Sweat and Soot
There are bags and bags of it lining the narrow, treacherous highway that is the life’s blood of commerce for East Africa. Charcoal. Pieces of black, charred wood that will burn hot and slow. Though nothing can be as hot and slow as their production. The producers of it scour the land far and wide, often traversing 15-20 miles to find enough wood to make a batch. These people that scour the land are often women, babies on backs, though the actual making and selling of the charcoal is a man’s job. Hazards of the job are many, the main one being snakebites. This is the land of Black Mombos and Puff Adders, snakes that can render a gatherer dead within minutes.
The wood, once gathered, is smoldered over a low fire for three to four days. It must be tended carefully. It is a hot, relentless, demanding job. The small, charred pieces of wood, weeping their black, flaking skin, must be carefully loaded into a large burlap bag, then tied snuggly in order to hold the precious cargo tightly, as it is transported on the back of a bicycle. Its final journey to market is often as long as the original journey was to find its pieces on the ground.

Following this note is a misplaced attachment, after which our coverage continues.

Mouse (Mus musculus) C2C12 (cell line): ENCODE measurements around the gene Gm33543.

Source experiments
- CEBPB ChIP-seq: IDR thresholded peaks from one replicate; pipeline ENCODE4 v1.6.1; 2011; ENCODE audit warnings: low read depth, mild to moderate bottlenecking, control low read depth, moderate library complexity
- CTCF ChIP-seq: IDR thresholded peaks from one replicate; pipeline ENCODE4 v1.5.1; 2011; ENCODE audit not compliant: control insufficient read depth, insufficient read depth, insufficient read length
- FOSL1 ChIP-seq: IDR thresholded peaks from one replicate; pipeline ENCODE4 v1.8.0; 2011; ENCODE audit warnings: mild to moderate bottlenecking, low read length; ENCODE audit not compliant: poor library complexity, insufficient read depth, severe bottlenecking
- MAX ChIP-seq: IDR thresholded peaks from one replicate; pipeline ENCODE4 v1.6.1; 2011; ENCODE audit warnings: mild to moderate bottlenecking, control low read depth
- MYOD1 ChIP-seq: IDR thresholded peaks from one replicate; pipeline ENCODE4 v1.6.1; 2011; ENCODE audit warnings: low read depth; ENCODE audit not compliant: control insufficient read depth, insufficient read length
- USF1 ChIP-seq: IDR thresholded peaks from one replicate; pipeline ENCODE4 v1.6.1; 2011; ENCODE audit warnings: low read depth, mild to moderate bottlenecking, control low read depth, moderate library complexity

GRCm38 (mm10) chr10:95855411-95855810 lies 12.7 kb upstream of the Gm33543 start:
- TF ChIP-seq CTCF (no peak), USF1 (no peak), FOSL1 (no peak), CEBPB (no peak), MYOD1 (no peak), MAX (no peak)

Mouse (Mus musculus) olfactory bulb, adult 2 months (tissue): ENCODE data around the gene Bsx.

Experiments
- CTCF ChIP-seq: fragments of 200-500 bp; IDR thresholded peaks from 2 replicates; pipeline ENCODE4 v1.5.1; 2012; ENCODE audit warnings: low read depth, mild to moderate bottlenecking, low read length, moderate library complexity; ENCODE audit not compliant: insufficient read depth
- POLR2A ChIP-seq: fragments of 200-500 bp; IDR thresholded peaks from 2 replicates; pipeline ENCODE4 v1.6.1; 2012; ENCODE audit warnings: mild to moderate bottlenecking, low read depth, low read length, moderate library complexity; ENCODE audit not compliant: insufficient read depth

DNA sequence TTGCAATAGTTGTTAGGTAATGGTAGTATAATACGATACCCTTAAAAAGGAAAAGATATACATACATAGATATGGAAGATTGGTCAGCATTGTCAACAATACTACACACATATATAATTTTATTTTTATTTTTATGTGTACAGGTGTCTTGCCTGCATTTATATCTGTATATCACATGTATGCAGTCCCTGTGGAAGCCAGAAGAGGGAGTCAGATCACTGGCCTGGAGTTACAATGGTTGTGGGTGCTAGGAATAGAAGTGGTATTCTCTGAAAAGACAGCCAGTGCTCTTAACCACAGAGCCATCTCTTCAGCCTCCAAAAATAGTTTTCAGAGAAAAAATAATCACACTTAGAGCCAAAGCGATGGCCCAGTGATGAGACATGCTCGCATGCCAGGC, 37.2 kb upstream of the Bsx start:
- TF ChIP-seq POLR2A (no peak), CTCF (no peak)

Four to five days in the making, it sits on the busy tarmac. Despite the fact that the making and selling of charcoal has been outlawed, there is far more of it waiting hopelessly to be sold than there has been in the past. Environmental devastation aside, it is a black symbol of the tragic cycle of poverty that envelopes this land. As the drought worsens, people become more desperate. They cut down the very trees they need to bring life to their dead land. They work harder for a bag of charcoal that will sell for less than ever on the flooded market of despair. Four to five days of grueling work will bring them 200 to 300 shillings, around $2.50.
I see Mwaka’s friend arrive at our doorstep with a coconut shell. She has brought it to use as a cup to borrow some of Mwaka’s hot coals from her jiko. It is late and the woman has just obtained her needed water. Her children wait. They are hungry. They know there is no point in crying.